(B) Not only is practical reason absolutely central to the successful navigation of moral life, but so is a kind of moral perception. Reasoning, after all, never gets a person down to the truly particular, but must always, at some level deal in generalities. What the most pressing element in the current situation is and thus where my obligations lie is something that can only be seen and not deduced. (This is a point that Aristotle makes in the Nicomachean Ethics, in a comment about how one determines whether bread has been suitably baked.) 

(C) Beyond sound moral reasoning and perception, there is the further point that all the force of an obligation lies in the extent to which it is actually felt by the obligated party.  When the work of the intellect and the perceptual faculty is done, the emotional work still remains in that one must be moved, if the obligation is not to remain inert and impotent and nothing more than a bit of writing or uttered words.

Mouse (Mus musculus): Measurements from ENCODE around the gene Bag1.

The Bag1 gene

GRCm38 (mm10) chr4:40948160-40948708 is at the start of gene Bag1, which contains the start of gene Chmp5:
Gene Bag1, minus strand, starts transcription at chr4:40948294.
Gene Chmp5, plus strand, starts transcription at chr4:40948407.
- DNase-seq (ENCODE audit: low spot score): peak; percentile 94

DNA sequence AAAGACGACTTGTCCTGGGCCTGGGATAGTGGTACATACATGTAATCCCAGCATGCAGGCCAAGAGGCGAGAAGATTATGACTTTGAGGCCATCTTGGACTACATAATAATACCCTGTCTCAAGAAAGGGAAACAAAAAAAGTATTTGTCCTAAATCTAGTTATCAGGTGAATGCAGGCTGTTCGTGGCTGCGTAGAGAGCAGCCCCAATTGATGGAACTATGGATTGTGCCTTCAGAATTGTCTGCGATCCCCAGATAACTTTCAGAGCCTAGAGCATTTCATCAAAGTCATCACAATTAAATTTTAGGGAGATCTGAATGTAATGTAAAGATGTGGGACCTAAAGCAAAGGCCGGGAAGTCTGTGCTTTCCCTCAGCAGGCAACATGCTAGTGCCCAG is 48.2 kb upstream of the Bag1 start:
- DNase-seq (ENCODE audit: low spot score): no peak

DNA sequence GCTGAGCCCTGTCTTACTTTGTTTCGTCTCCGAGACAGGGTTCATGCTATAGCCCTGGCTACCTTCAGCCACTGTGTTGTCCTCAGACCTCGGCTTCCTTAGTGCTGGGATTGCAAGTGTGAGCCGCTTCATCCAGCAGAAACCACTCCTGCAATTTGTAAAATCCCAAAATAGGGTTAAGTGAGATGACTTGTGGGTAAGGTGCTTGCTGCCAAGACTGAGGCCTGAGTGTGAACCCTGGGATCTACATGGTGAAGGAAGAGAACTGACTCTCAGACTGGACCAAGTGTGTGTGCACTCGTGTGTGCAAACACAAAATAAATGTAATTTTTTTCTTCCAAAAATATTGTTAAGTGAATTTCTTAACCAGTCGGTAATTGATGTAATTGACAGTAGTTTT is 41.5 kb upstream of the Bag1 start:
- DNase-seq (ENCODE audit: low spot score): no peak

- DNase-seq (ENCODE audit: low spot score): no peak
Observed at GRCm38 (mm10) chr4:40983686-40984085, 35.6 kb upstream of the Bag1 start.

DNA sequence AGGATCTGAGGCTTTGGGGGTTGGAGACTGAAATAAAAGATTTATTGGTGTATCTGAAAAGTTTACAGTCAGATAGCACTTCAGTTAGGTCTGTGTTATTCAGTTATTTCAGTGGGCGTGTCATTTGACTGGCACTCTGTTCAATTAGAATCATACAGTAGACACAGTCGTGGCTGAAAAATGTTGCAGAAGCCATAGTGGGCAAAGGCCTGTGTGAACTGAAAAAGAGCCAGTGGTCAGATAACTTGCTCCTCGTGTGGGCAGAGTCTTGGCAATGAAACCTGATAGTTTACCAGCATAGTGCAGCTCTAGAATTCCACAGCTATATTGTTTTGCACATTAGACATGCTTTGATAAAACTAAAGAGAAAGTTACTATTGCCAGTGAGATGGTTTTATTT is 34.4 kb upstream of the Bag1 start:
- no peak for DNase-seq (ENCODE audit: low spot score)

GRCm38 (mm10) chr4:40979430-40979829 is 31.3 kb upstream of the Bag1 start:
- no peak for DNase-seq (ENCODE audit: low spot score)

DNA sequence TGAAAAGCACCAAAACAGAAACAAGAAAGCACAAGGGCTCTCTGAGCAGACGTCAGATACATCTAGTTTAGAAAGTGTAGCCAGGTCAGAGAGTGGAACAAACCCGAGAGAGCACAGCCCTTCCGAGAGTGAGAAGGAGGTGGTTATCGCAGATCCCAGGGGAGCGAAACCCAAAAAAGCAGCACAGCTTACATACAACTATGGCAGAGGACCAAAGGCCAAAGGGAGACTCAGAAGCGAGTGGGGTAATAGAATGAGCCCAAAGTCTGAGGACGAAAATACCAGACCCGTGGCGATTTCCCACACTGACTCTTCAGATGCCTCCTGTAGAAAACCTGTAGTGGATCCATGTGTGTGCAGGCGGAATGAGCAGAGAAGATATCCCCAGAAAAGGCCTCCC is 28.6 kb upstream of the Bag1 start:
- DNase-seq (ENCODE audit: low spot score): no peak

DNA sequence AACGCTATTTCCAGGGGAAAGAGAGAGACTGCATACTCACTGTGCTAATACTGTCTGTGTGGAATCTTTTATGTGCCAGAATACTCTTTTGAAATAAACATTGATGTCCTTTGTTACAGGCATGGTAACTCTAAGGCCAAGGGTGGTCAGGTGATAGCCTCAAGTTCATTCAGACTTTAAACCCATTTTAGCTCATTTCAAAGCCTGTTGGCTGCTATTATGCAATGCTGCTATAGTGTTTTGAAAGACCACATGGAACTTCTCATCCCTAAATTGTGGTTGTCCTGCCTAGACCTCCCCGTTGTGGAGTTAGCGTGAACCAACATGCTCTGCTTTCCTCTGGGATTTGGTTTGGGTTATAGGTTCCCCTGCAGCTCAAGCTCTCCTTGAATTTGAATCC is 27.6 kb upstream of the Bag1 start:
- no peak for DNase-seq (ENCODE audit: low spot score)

(D) Moral life is one for which there are no recipes for success. Because our practical reasoning can be faulty; because we can misread a situation; because we can misidentify what is most pressing in a particular case; because sometimes, regardless of how carefully one has considered things, clarity is only found in hindsight; and because even with all of this going perfectly, one may still find oneself unmoved; for all of these reasons, real moral life, as opposed to the simplistic, rationalistic version of it imagined by moral philosophy, is characterized by the persistent, perennial, and very real possibility of getting things wrong and sometimes terribly so. Contra (5), then, moral life is not easy but extremely difficult and a source of constant and appropriate anxiety and concern.